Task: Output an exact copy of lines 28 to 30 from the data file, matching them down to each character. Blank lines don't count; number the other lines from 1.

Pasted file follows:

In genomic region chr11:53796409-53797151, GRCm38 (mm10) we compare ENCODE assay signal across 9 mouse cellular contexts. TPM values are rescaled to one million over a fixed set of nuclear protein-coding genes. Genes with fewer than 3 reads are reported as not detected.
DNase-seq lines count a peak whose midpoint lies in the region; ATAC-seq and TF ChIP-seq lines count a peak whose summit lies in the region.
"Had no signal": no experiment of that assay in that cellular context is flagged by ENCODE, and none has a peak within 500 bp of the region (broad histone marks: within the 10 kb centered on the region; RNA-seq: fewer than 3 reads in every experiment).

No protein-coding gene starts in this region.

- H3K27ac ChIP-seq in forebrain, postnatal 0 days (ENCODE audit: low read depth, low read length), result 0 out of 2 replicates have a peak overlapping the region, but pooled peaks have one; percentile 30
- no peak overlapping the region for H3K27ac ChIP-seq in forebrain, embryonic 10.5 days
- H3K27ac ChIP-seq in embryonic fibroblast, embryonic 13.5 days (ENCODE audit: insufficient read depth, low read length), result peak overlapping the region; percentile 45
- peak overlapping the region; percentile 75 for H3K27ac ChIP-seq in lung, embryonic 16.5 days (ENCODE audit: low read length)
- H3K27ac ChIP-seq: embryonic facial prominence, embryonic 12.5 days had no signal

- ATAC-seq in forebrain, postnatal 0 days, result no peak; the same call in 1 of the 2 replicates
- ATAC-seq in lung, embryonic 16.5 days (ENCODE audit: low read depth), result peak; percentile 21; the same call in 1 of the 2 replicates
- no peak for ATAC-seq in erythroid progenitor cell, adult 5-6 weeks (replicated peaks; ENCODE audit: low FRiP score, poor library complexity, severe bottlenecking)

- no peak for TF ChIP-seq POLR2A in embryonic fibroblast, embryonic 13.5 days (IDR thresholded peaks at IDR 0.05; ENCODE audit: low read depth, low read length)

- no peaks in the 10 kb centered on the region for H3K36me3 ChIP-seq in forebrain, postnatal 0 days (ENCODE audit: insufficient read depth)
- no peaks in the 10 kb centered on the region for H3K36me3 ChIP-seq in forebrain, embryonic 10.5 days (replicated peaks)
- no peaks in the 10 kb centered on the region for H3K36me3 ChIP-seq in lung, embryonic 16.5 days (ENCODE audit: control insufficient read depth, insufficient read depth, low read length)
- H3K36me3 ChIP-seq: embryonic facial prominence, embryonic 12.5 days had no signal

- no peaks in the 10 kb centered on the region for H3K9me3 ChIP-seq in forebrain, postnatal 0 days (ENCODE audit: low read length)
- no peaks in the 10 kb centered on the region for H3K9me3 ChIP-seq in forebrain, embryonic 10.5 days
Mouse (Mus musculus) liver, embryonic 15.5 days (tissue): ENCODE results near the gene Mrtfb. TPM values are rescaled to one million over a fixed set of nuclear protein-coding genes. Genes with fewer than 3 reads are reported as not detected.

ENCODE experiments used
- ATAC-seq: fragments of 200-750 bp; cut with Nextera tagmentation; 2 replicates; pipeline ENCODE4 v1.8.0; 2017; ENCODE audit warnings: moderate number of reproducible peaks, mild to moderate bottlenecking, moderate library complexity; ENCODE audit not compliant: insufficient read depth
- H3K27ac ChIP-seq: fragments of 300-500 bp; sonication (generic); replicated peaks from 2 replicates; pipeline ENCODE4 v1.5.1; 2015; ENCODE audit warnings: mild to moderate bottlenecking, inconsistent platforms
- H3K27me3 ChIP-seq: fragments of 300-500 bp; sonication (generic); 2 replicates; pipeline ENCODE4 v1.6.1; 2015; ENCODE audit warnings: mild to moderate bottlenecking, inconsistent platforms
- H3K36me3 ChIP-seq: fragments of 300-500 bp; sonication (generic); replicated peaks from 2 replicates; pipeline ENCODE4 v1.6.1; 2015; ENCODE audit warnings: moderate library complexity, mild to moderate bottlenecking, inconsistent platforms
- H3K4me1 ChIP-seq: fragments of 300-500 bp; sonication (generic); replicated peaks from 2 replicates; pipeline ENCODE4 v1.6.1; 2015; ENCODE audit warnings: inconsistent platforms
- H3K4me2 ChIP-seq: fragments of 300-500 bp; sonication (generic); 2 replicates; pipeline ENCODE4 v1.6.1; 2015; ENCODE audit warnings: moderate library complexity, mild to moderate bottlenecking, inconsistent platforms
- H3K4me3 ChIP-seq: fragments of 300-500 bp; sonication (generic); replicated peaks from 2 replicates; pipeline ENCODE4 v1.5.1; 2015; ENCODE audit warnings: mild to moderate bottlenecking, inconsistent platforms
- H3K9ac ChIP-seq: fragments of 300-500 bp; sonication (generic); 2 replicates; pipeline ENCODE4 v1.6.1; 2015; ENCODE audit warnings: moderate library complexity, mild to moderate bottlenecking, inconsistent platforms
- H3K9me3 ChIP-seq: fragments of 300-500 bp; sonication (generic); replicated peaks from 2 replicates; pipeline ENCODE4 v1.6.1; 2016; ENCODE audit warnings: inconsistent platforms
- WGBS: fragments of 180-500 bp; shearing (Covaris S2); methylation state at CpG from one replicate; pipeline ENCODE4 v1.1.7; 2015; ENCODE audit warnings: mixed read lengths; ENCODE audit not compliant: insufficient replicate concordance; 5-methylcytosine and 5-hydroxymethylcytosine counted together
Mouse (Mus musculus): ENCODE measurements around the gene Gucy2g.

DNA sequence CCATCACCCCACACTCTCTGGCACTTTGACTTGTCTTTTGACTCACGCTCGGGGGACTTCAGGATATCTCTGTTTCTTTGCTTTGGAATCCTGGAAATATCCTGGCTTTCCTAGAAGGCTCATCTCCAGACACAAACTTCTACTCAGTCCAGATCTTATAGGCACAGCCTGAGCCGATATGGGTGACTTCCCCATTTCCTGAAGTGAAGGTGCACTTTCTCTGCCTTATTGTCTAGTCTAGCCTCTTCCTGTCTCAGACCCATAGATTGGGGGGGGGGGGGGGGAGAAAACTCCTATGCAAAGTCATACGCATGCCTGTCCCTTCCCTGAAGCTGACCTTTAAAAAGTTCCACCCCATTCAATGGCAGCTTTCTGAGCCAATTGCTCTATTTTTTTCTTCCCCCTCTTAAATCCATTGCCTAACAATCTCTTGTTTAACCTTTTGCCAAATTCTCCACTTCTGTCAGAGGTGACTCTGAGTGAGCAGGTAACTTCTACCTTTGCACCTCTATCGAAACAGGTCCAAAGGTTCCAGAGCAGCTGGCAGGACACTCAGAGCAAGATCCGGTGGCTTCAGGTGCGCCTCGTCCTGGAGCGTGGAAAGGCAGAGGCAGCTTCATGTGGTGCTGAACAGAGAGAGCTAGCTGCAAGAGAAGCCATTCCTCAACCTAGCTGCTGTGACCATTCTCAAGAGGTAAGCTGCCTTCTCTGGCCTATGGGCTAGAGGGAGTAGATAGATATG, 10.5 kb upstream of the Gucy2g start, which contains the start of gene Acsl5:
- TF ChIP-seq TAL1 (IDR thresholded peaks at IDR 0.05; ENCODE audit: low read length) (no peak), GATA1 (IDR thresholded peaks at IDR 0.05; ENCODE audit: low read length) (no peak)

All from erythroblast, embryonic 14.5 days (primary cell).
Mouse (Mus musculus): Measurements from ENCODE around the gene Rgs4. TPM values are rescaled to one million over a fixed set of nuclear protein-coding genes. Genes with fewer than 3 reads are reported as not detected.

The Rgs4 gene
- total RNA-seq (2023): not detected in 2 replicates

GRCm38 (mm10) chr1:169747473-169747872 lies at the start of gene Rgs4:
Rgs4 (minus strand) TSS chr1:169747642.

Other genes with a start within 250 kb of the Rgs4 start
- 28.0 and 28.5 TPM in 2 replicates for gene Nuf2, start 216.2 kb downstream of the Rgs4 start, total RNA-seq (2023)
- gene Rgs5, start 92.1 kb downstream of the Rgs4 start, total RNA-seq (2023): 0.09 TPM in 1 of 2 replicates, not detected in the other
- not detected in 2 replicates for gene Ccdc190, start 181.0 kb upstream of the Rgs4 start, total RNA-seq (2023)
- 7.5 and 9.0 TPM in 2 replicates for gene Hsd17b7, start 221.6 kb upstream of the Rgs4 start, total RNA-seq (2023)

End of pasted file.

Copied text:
- H3K4me3 ChIP-seq: fragments of 300-500 bp; sonication (generic); replicated peaks from 2 replicates; pipeline ENCODE4 v1.5.1; 2015; ENCODE audit warnings: mild to moderate bottlenecking, inconsistent platforms
- H3K9ac ChIP-seq: fragments of 300-500 bp; sonication (generic); 2 replicates; pipeline ENCODE4 v1.6.1; 2015; ENCODE audit warnings: moderate library complexity, mild to moderate bottlenecking, inconsistent platforms
- H3K9me3 ChIP-seq: fragments of 300-500 bp; sonication (generic); replicated peaks from 2 replicates; pipeline ENCODE4 v1.6.1; 2016; ENCODE audit warnings: inconsistent platforms